Janine: Much was made of her bravery but I only saw it in action when her maid said she’d bided her time before escaping Brundage. A decision she makes late in the book could arguably be seen as resourceful, but I was conflicted there.
She’d also have been better off to turn to Delilah or Angelique once or twice before that.
Jennie: I admired her for caring for Hawkes when he’s injured and ill, even though I recognized it as a set up to throw them together when he’s in a vulnerable spot.
Janine: I thought it was harebrained given how little sickroom experience she had relative to others present (Lucien knew how to stitch wounds and Delacorte sold health remedies). And Hawkes posed a danger to her reputation. She was pretending to be a widow but rumor could have reached Mr. Monroe, or even Boston. Hawkes could also have been unsafe; she knew nothing about him.
And yes, it was contrived—why would the others, especially Angelique and Delilah, who suspected Aurelie wasn’t a widow and whose policy disallowed men and women in the same room overnight, not say no?
Jennie: I really took this at face value from Aurelie’s point of view – she felt compelled to help Hawkes for reasons that defied logic.
As for Angelique and Delilah – well, I haven’t read all the books in the series – just four and five, and I’m actually reading the first book now – but I sense that they aren’t really the sticklers for proper behavior they present themselves to be.
Janine: No, but they are protective. And I think IRL someone would have pointed out that for Aurelie to nurse him wasn’t logical.
Jennie: I also felt Aurelie had a certain dignity in reaction to the incident that caused her to run away from Brundage in the first place.
Janine: Yes, her dignity was good. As I say, I liked her, I just didn’t love her.
Janine: The impression Aurelie made on me caused me to view the relationship as a bit unbalanced. One thing I love in coming-of-age romances is how the heroine has to grow up for the relationship to be stronger and more equal (What I Did for a Duke is a stellar example). I never saw that here. I felt Hawkes would always be a teacher in their relationship.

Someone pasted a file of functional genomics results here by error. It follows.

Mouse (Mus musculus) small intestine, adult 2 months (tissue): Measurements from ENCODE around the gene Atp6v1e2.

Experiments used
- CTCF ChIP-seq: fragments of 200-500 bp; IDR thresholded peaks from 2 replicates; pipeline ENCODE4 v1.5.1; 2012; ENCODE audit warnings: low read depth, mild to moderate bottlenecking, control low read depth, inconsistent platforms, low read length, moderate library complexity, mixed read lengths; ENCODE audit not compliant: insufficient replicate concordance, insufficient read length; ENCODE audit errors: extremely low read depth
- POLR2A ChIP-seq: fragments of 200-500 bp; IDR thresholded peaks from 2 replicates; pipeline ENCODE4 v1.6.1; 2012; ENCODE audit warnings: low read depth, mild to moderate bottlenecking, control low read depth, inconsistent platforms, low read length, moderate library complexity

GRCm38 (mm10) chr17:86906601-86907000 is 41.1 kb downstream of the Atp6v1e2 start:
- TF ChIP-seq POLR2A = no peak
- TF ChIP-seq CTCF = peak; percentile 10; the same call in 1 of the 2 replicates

Jennie: Fair. I don’t know how much she would ever be able to be his equal given their age and life experience differences, though. (Though I thought Aurelie had at least seen her share of sorrow given her experiences during the French Revolution.)
Janine: Many of Long’s heroines are just as young and face similar age/experience gaps, yet growth brings them closer to being the hero’s equal. And I’m only dinging the romance here, not Aurelie. I prefer couples to be on more equal footing by the end (in terms of the sum of the strengths and weaknesses they bring to their relationship, which are obviously different). It’s more romantic and appealing to me.
An additional issue was the pacing; the book was slowed by how long it took them to meet. They didn’t begin their first conversation until 33% through. I got bored with all that setup.
Jennie: I felt the same when I realized I was at the 40% point and they’d just had their first real conversation. That’s a lot of set-up.
Janine: The latter two-thirds were paced better, but still had some unevenness. Their internal monologues about the other person and their growing feelings felt lengthy.
I was left with questions about things that didn’t make sense.
Why didn’t Brundage tell the owners of the necklace it was lost and reimburse them? It would have resolved some of the risk to himself.